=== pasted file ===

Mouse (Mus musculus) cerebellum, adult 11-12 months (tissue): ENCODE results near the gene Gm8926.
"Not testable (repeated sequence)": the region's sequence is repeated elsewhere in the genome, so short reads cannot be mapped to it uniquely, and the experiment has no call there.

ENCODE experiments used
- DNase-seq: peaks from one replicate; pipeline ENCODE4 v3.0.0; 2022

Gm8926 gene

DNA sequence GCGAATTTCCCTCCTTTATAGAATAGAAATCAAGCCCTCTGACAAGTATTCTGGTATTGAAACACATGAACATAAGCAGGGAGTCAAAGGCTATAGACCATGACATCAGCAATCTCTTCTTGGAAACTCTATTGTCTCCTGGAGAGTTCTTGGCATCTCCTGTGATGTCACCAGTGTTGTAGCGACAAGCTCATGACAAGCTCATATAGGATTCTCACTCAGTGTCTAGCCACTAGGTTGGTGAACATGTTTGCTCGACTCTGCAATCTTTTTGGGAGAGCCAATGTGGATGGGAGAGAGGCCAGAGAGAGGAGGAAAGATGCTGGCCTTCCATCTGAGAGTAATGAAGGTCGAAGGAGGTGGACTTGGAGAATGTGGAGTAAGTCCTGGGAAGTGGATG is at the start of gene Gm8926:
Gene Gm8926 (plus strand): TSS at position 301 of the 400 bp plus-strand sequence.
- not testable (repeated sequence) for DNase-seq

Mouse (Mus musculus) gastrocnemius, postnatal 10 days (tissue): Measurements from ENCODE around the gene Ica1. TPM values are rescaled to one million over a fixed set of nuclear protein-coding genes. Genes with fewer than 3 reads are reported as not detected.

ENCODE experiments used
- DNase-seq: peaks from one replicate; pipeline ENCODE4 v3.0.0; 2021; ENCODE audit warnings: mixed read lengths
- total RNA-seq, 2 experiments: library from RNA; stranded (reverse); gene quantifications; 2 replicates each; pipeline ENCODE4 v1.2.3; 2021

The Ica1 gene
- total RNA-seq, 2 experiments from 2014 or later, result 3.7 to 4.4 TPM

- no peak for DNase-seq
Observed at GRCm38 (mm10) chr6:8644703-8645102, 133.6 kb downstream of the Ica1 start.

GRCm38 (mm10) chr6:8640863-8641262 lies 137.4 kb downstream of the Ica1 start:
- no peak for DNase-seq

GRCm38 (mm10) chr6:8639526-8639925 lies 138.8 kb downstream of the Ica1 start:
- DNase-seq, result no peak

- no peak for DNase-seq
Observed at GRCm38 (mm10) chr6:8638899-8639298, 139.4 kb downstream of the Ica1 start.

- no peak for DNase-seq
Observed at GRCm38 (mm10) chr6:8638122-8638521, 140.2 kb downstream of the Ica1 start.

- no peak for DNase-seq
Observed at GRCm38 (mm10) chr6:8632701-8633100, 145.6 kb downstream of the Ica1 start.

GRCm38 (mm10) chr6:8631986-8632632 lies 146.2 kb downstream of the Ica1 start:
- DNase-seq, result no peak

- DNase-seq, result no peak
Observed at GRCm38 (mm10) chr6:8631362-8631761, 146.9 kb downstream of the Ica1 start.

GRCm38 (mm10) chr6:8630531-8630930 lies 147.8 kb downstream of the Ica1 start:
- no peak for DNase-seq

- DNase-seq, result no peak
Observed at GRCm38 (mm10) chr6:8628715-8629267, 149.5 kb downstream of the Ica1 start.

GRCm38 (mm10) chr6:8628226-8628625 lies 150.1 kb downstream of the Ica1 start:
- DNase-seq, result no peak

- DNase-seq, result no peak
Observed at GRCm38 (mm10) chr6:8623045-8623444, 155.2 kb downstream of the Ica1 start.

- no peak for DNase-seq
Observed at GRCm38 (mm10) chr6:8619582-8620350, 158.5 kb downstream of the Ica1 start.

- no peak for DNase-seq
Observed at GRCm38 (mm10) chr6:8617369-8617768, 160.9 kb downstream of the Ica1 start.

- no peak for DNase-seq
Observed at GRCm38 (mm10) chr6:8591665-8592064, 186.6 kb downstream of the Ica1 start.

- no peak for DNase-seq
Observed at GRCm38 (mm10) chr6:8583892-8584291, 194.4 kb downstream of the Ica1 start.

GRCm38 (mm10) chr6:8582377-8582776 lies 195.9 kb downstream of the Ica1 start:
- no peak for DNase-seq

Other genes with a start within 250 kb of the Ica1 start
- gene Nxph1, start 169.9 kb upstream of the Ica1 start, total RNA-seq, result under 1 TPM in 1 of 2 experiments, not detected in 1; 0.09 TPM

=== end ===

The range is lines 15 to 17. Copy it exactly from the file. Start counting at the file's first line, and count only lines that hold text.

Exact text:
- no peak for DNase-seq
Observed at GRCm38 (mm10) chr6:8644703-8645102, 133.6 kb downstream of the Ica1 start.

GRCm38 (mm10) chr6:8640863-8641262 lies 137.4 kb downstream of the Ica1 start: